Simple Health Blog

Balancing Veggies & Fruit, Grains, and Protein

Mar 31, 2021 | Learn to Eat Clean and Healthy

What You Need to Know to Plan for Optimal Eating

Are you looking to improve your eating habits?  Want to make sure you are eating the right amounts of different food groups?  If so, we can help you understand how to plan your menu so you eat the right balance of veggies and fruits, grains, and protein.  Planning ahead is one of the best ways to ensure you stick to your healthy eating habits.  When you know what you are going to make and which ingredients you need, your time in the grocery store will be focused.  It will also help you avoid impulse buying and can save you money.  And, it will ensure you are eating the right amounts of different food groups so your overall diet is as healthy as can be.

Before we begin, we’d like to provide a quick review of carbohydrates (carbs), which are found in most foods.  When consumed, carbs are broken down in your body and turned into glucose, which is then converted to energy.  This energy fuels physical activity and all of your bodily functions.  It stands to reason, then, that the healthier the carbs you eat, the more energy you will have.

The two types of carbs are called complex and simple.  Complex carbohydrates are the ones found in veggies and fruit, whole grains, and many sources of protein.  Foods high in complex carbs are also usually high in fiber, vitamins, antioxidants, minerals, and other nutrients.  Because they take longer to digest, you feel full and have energy for longer periods of time.  They also don’t quickly raise your blood sugar level or cause blood sugar spikes when you eat.  Simple carbs, on the other hand, are processed and usually high in sugar.  They are found in white bread, white rice, pastries, and a host of other items lining the shelves in the grocery store.  Also called simple sugars, they provide a quick burst of glucose/energy, but leave you feeling the crash shortly after.  This becomes a roller coaster ride for your body.  The cycle of high sugar than low sugar continually throughout the day can be extremely exhausting on the body’s energy.

Again, the healthier the carbs you eat, the more energy you have.  And who doesn’t need more energy?  So let’s take a look at what a healthy meal rich with complex carbohydrates includes.

50% Vegetables and Fruits:

50% of your meal should be veggies and fruit with the focus on vegetables.  Think variety and color, and experiment with different recipes to find lots of interesting and flavorful ways to prepare them.  Shoot for all the colors you can – asparagus, tomatoes, bananas, carrots, beets, turnips, apples, pumpkin, and raspberries.  While an unlikely dinner combination, it’s an example of all the colors you can choose from.  Remember that potatoes are not included as a healthy vegetable because of their impact on blood sugar.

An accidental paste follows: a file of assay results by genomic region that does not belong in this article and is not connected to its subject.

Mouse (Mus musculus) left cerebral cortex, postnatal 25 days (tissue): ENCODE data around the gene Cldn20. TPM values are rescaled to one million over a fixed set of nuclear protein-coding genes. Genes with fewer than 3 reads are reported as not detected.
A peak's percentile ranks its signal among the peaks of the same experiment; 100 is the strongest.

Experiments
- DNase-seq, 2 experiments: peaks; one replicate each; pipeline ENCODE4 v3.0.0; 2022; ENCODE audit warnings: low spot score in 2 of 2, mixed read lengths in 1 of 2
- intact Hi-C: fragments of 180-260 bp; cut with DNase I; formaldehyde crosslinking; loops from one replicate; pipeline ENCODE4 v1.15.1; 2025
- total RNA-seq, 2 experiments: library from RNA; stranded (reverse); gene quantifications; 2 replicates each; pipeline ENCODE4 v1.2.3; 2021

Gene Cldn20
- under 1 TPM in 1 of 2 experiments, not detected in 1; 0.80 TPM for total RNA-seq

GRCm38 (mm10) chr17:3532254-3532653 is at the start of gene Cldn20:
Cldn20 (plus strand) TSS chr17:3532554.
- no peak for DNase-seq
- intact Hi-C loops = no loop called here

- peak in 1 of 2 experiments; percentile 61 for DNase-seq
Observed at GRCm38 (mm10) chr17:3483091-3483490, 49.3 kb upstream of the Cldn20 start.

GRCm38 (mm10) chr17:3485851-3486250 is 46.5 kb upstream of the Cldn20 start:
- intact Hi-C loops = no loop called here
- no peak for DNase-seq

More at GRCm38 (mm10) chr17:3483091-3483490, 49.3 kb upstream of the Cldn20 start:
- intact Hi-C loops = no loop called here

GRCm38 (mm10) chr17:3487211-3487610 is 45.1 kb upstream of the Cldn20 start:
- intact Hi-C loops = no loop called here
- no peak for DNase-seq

25% Whole Grains:

25% of your meal should be whole grains.  Some solid options include barley, oats, quinoa, brown rice, wheat berries, and items made primarily of whole wheat, such as pasta and some breads. Whole grains are high in fiber.  Fiber helps slow down the digestion process, which allows for maximum absorption of nutrients, and it also leaves you feeling full longer.

25% Protein:

25% of your meal should consist of protein.  Lean protein such as chicken and fish are good choices, as well as high quality grass fed or organic lean beef.  All types of eggs, nuts, beans, and seeds are also good sources of protein.  Avoid processed meats such as bacon and sausage, as they are high in fat, calories, and salt.  Grilling, baking, and braising are the best ways to cook lean meats.

Take note that these percentages are just a rough idea for an individual.  Some people may need less grains and more protein or vice versa to have balanced hunger, energy and cravings throughout the day.  The idea is to have energy without hunger, low energy and cravings.  Some individuals may need more fats than others.  You will have to work to find the formula of food that works for you to make you healthy and feel your best daily.

So now that you know the amounts you should eat to best balance your healthy diet, it’s time to think about planning a menu that includes these things.  Spend some time planning out the next week.  Check out new or familiar recipes that incorporate the above information, and strive for variety to keep your meals interesting.  Don’t forget to include healthy snacks in your plans.  Once you know what you want to cook, make a shopping list, and stick to it.  You can do this!  Your body and your health will thank you.

Until then,

Health and Healing the Simple Way!

 


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